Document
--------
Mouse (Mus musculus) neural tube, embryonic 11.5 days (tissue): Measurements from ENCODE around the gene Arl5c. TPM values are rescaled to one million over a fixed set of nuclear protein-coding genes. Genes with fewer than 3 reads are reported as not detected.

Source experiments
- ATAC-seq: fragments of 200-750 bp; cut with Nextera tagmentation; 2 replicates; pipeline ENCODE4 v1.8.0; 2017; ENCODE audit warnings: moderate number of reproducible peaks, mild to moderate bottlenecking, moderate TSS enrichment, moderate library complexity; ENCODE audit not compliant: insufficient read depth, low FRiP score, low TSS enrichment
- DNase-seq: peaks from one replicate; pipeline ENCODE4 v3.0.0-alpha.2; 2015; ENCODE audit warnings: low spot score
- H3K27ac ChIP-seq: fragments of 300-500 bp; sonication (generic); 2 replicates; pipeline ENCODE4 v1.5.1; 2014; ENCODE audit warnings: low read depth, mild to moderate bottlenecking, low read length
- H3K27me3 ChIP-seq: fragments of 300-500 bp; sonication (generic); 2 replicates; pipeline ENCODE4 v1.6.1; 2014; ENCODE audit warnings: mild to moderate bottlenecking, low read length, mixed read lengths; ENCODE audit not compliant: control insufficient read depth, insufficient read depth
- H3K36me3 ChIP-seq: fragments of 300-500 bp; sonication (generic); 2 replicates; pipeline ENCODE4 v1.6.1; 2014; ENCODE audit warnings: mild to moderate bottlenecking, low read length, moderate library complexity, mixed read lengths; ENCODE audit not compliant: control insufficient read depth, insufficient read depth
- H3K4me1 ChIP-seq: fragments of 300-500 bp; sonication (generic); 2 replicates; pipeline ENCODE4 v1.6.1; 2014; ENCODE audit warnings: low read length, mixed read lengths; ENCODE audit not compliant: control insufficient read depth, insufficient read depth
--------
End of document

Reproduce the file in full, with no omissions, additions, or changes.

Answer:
Mouse (Mus musculus) neural tube, embryonic 11.5 days (tissue): Measurements from ENCODE around the gene Arl5c. TPM values are rescaled to one million over a fixed set of nuclear protein-coding genes. Genes with fewer than 3 reads are reported as not detected.

Source experiments
- ATAC-seq: fragments of 200-750 bp; cut with Nextera tagmentation; 2 replicates; pipeline ENCODE4 v1.8.0; 2017; ENCODE audit warnings: moderate number of reproducible peaks, mild to moderate bottlenecking, moderate TSS enrichment, moderate library complexity; ENCODE audit not compliant: insufficient read depth, low FRiP score, low TSS enrichment
- DNase-seq: peaks from one replicate; pipeline ENCODE4 v3.0.0-alpha.2; 2015; ENCODE audit warnings: low spot score
- H3K27ac ChIP-seq: fragments of 300-500 bp; sonication (generic); 2 replicates; pipeline ENCODE4 v1.5.1; 2014; ENCODE audit warnings: low read depth, mild to moderate bottlenecking, low read length
- H3K27me3 ChIP-seq: fragments of 300-500 bp; sonication (generic); 2 replicates; pipeline ENCODE4 v1.6.1; 2014; ENCODE audit warnings: mild to moderate bottlenecking, low read length, mixed read lengths; ENCODE audit not compliant: control insufficient read depth, insufficient read depth
- H3K36me3 ChIP-seq: fragments of 300-500 bp; sonication (generic); 2 replicates; pipeline ENCODE4 v1.6.1; 2014; ENCODE audit warnings: mild to moderate bottlenecking, low read length, moderate library complexity, mixed read lengths; ENCODE audit not compliant: control insufficient read depth, insufficient read depth
- H3K4me1 ChIP-seq: fragments of 300-500 bp; sonication (generic); 2 replicates; pipeline ENCODE4 v1.6.1; 2014; ENCODE audit warnings: low read length, mixed read lengths; ENCODE audit not compliant: control insufficient read depth, insufficient read depth